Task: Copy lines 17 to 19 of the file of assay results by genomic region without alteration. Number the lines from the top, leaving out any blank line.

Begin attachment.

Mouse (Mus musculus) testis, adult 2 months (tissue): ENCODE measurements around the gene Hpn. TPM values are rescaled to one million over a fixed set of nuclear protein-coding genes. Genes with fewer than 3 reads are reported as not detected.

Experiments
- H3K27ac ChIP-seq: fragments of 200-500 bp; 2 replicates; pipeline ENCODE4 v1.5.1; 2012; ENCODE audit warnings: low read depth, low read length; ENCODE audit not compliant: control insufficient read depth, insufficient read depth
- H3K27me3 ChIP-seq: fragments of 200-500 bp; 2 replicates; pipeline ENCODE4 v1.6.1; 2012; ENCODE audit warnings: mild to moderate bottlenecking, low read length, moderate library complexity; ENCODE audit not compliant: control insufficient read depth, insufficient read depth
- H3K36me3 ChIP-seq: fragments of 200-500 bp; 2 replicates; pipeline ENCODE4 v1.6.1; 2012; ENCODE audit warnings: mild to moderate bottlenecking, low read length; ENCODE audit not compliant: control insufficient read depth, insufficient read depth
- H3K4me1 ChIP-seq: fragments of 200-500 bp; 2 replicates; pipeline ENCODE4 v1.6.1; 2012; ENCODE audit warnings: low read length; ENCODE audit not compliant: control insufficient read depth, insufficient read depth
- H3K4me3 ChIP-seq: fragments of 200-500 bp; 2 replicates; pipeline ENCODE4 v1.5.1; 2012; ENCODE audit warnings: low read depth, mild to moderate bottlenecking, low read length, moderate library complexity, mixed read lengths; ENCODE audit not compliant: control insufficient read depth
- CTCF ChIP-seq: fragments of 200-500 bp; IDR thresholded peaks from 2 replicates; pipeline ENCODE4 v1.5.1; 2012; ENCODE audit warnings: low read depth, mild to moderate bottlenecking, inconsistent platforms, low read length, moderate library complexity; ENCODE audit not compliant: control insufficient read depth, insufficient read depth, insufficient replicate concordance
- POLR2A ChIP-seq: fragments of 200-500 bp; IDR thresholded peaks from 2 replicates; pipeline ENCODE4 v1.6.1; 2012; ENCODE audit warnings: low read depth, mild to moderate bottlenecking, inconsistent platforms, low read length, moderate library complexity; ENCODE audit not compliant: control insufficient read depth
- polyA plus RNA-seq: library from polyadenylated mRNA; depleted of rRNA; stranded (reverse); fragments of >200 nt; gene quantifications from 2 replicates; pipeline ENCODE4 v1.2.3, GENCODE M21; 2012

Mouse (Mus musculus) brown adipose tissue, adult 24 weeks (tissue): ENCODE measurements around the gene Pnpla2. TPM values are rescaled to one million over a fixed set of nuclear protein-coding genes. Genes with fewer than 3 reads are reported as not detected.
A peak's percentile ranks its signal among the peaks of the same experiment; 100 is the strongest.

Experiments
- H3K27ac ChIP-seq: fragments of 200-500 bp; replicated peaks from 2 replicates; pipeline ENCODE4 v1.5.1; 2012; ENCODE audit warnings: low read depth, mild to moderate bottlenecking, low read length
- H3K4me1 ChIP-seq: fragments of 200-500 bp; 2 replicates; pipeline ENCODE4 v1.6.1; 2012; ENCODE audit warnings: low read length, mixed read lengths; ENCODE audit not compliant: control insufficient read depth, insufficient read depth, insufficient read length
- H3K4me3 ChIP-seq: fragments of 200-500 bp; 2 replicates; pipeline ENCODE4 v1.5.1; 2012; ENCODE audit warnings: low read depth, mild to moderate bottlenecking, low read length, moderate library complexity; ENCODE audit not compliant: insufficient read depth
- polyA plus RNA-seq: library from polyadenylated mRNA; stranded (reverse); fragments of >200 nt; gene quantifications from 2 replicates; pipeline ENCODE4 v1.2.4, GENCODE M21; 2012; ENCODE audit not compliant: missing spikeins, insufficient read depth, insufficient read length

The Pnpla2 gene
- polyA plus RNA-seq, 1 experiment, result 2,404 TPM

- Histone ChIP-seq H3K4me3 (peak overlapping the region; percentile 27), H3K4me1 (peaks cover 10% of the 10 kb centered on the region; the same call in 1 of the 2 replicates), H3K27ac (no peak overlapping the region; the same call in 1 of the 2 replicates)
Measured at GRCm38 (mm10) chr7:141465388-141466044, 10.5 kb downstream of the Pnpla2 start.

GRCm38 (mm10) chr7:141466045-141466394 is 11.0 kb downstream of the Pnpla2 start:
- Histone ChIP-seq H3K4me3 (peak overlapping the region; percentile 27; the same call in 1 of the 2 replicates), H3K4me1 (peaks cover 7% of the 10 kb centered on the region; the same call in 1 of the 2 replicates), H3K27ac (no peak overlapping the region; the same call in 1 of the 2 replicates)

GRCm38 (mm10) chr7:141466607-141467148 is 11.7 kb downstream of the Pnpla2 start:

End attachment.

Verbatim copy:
- polyA plus RNA-seq: library from polyadenylated mRNA; stranded (reverse); fragments of >200 nt; gene quantifications from 2 replicates; pipeline ENCODE4 v1.2.4, GENCODE M21; 2012; ENCODE audit not compliant: missing spikeins, insufficient read depth, insufficient read length

The Pnpla2 gene
- polyA plus RNA-seq, 1 experiment, result 2,404 TPM